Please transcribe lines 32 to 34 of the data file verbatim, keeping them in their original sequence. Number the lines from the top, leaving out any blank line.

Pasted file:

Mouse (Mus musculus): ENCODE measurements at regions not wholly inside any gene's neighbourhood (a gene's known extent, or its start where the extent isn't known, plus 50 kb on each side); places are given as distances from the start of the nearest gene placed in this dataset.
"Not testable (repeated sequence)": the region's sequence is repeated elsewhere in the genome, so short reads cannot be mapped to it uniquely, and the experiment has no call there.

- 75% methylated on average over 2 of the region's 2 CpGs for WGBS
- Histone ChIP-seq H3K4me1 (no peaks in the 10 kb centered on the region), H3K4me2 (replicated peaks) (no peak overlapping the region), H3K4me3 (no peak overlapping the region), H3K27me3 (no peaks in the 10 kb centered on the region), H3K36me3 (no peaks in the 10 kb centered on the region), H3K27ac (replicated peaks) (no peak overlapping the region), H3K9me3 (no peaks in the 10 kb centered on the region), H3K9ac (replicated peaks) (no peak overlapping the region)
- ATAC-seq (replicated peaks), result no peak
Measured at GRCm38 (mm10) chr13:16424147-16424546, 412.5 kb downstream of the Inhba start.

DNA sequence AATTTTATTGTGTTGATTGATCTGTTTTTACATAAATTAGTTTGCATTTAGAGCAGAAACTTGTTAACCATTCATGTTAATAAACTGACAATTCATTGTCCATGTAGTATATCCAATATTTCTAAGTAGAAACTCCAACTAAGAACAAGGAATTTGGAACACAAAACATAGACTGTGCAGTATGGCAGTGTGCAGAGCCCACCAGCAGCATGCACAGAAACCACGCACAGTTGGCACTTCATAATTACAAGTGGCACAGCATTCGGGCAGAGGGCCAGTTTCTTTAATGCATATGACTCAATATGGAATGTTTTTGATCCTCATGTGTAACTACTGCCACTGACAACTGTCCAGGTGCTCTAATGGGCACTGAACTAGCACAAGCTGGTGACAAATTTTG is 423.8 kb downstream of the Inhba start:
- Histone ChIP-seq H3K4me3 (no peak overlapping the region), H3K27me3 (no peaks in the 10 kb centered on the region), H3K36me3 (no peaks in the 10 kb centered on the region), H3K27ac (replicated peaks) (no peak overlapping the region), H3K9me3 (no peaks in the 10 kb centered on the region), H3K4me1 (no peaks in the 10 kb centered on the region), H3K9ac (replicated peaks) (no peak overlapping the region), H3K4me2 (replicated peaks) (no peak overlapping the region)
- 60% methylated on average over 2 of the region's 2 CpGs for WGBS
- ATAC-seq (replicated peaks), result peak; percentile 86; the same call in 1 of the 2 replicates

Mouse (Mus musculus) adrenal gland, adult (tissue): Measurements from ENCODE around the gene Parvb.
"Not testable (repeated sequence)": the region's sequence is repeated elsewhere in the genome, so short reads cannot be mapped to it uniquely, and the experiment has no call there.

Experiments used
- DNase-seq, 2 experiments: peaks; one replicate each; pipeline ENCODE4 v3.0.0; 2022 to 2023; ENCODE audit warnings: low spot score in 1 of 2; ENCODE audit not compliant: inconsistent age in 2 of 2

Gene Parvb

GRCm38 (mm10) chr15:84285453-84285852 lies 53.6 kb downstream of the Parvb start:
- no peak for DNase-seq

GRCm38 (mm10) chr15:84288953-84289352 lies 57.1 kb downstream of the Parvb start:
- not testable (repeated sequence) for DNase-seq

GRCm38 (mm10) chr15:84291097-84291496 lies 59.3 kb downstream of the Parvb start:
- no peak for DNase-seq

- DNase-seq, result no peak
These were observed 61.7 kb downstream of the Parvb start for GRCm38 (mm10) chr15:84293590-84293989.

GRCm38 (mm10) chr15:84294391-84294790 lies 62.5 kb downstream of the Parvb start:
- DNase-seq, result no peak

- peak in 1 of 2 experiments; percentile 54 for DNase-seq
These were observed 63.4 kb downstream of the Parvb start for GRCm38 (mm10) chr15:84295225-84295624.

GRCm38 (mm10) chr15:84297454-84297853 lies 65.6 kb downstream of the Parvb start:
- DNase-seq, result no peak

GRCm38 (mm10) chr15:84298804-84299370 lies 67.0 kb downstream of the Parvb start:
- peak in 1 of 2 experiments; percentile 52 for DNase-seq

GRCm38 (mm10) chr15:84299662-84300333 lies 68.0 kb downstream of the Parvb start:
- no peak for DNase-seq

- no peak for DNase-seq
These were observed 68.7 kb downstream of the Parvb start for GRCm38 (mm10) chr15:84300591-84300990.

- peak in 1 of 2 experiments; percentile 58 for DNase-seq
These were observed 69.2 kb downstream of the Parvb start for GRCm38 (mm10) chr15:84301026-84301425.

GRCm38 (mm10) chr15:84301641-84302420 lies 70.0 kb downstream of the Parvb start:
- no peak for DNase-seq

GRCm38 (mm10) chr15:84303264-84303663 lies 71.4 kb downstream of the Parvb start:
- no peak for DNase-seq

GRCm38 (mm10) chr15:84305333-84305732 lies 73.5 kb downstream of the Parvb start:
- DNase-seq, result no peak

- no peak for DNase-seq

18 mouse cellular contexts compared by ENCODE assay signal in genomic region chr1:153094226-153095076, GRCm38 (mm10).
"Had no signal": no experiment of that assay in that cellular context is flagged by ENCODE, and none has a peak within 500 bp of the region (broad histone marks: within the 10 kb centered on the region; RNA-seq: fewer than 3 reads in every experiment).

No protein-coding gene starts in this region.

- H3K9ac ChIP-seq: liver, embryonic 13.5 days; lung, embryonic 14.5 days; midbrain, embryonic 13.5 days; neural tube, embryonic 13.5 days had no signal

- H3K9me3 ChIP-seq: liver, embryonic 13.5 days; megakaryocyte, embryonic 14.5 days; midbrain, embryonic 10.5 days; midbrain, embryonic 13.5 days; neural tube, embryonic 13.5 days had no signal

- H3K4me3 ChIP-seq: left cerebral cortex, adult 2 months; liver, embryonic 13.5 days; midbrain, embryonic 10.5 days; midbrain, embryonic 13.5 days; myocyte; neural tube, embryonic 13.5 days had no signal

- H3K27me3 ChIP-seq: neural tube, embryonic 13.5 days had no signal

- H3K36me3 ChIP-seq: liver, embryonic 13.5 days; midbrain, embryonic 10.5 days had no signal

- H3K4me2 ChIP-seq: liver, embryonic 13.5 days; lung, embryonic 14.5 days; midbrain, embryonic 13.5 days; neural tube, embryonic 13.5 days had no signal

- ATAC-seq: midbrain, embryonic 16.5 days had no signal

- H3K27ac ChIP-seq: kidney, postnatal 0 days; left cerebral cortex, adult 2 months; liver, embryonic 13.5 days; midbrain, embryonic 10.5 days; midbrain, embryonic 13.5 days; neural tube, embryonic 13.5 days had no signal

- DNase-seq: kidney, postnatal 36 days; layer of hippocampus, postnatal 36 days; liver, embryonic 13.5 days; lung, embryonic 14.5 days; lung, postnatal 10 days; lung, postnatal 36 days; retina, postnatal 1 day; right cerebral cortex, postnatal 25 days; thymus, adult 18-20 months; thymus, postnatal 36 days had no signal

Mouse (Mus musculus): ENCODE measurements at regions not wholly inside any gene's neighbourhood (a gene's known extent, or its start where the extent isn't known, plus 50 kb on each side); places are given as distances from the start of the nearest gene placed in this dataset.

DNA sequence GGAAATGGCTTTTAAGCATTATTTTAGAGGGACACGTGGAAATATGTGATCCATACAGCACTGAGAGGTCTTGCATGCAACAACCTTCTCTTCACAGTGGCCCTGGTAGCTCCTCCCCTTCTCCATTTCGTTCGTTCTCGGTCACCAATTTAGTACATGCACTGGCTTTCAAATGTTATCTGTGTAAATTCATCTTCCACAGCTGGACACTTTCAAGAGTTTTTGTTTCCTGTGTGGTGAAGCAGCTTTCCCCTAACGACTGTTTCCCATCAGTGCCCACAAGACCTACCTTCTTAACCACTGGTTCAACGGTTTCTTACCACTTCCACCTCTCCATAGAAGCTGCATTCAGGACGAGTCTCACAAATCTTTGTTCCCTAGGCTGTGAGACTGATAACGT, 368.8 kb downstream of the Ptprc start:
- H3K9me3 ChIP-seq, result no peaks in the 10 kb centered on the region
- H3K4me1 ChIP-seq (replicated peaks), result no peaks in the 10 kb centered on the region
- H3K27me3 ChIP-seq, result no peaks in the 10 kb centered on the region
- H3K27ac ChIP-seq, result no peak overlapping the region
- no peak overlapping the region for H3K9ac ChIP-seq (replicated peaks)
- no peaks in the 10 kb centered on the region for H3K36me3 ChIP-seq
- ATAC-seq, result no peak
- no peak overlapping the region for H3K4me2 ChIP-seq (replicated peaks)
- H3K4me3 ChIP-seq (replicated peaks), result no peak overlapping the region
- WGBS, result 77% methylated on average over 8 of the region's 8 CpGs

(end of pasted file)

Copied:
GRCm38 (mm10) chr15:84299662-84300333 lies 68.0 kb downstream of the Parvb start:
- no peak for DNase-seq

- no peak for DNase-seq